Up to now, it’s only been available in large format, wide margin versions, but now you can get standard size Bibles too (although confusingly, they are called compact). There’s a soft tone, a leather and a standard hardback. What are you waiting for?
A pastor’s prayer
I’m just reading James Garretson’s excellent assessment of the life and ministry of Samuel Miller, one of the Princeton founders. This is the prayer from his journal after his ordination in New York in June 1793. I’ve been praying it too:
“O Lord, I have this day renewedly and, I hope, with some sincerity, given myself away to thee! I am now emphatically not my own. I am doubly thine – peculiarly thine! O Lord, accept of my dedication! Fill me with thy love; prepare me for thy service; help me to be more and more like Christ, and more and more to glorify Christ. O Lord, I have undertaken a charge which is too great for human strength. How shall I go in and out before this numerous and enlightened people? How shall I discharge the solemn and weighty duties which are incumbent upon me? Oh, the unutterable importance of having the care of precious, immortal souls committed to my hands! Father, give me knowledge, give me wisdom, give me strength, to perform my duties aright. Blessed Saviour, whom I trust I have chosen as the hope of my own soul, may I be strong in thee and in the power of thy might! Oh help me to love, and study, and preach and act like one habitually and deeply sensible that he must give account.”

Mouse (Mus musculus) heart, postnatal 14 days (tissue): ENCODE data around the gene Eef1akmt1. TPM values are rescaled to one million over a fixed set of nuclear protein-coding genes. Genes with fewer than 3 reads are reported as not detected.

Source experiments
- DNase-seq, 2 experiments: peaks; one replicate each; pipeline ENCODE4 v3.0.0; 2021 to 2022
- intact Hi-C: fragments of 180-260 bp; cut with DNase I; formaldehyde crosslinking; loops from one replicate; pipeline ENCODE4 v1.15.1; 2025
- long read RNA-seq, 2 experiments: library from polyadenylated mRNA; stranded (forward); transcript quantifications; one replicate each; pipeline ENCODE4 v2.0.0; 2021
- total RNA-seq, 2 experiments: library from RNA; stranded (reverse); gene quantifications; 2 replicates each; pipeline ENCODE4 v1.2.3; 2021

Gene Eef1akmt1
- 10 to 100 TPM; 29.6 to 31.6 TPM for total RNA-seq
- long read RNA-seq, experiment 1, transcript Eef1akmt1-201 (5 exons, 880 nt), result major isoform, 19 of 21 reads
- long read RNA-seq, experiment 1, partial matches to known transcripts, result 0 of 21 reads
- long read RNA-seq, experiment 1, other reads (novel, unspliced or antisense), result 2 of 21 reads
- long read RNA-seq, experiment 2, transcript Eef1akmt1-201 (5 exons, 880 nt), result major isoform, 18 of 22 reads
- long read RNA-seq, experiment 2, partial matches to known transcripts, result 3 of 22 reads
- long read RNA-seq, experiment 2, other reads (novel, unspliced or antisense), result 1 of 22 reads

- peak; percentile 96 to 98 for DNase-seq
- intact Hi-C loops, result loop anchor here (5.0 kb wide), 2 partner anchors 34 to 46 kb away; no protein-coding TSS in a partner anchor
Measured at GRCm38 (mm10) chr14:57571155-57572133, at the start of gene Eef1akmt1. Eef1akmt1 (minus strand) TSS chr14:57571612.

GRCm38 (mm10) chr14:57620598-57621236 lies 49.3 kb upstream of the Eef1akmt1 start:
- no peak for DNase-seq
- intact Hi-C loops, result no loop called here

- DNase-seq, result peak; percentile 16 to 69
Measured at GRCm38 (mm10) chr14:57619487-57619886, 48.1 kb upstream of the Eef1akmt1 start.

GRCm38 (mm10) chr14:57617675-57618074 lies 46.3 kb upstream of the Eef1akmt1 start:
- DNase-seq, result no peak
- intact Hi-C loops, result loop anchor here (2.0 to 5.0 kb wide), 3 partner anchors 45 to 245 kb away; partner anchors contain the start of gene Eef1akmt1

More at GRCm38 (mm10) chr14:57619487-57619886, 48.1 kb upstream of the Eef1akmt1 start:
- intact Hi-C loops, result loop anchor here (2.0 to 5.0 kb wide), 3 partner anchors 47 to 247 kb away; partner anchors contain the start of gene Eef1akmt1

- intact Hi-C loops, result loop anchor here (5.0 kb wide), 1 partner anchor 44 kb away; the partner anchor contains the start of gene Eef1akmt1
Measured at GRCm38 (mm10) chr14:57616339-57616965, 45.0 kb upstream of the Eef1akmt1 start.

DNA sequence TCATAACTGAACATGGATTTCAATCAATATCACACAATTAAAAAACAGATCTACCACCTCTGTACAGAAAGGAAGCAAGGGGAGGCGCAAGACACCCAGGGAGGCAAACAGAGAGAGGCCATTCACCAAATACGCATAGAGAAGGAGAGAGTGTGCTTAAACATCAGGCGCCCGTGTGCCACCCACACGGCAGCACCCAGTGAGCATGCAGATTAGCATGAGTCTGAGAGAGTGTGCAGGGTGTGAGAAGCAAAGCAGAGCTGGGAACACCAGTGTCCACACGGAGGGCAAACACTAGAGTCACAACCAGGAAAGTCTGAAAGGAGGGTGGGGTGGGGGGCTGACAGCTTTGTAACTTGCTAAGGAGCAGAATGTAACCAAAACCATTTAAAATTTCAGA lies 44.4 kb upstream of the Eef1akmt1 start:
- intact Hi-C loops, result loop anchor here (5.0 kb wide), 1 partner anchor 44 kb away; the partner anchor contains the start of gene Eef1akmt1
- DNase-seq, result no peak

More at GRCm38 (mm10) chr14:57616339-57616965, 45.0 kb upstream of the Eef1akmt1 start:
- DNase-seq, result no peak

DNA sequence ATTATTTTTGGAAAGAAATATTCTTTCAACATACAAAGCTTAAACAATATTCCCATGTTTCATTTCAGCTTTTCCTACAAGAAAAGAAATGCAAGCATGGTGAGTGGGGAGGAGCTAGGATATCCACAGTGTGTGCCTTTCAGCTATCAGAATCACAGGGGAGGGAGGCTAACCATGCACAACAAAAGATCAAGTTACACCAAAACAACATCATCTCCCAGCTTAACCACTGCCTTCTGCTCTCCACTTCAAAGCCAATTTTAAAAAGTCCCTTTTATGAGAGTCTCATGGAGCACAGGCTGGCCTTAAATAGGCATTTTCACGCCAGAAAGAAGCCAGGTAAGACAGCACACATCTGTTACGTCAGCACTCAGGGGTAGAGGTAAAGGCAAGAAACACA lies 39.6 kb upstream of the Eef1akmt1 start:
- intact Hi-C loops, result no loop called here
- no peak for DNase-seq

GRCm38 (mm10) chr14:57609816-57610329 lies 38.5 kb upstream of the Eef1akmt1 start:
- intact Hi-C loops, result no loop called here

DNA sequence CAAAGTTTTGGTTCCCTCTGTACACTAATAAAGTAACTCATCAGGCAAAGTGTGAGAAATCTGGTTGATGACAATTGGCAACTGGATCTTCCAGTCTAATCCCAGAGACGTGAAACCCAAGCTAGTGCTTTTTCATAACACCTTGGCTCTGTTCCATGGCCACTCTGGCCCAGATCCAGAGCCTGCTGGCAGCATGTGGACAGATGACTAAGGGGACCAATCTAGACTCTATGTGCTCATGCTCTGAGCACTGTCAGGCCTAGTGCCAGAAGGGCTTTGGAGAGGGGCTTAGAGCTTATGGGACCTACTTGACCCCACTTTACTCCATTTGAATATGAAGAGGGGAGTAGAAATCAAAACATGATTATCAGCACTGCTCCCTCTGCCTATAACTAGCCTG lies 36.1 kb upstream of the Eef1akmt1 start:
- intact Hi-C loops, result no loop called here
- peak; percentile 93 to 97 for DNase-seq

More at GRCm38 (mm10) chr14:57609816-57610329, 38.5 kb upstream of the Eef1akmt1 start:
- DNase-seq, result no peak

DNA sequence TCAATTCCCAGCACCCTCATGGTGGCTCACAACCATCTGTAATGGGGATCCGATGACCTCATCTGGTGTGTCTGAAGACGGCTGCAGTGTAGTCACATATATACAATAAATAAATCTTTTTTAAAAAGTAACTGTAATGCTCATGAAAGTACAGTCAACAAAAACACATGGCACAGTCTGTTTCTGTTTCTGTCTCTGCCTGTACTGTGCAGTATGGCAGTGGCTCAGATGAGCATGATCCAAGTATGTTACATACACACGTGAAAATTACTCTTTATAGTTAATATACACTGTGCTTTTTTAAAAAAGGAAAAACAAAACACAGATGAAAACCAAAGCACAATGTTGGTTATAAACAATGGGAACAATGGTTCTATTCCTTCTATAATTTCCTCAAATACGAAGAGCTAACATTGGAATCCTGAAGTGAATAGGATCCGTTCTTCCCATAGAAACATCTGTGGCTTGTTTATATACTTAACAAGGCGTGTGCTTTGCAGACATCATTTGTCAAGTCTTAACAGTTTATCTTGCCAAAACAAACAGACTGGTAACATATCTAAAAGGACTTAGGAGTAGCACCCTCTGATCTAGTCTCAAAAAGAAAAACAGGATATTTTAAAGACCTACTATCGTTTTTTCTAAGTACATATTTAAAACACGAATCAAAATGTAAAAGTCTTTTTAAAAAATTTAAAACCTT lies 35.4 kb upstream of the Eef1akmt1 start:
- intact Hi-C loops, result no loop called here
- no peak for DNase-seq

Those of us who are complementarian in our view of men’s and women’s roles in the church have some confessing to do. Because we always feel we’ve been fighting a battle against egalitarianism (battle not a helpful word, really), we’ve often defined women’s roles in the church in terms of what we believe is prohibited in Scripture. I understand why we’ve done that, but we’ve made a huge mistake by not being more positive. For any kind of ministry should be primarily defined by what it is, not what it is not. If you went for a new job and they handed you a job description which listed 10 things you could not do, and none you could, you’d be aghast!
I don’t think we’ve really thought this through enough and the danger we will find is that women’s ministry in the church gets relegated to children’s work and some biblical counselling. Both of course are valuable ministries, but they are not the extent of what we believe about complementarian roles. Or they shouldn’t be.
I wonder, how does it work in your church? Have you really thought about this? Have your leadership teams sat down and considered this prayerfully and scripturally? More likely, I imagine you think this is a debate that’s been done already and we’ve moved onto other issues. But the paucity of good, thought through women’s roles in churches in the UK rather reveals that not to be the case.
It’s one of the key reasons we’ve appointed Carrie Sandom to be our new Director of Women’s Ministry – not just to help train those who come to us, but to be a help to the wider church in thinking these issues through. We have a great opportunity. Some wrong turns now could set us back years. How does it work, chez vous?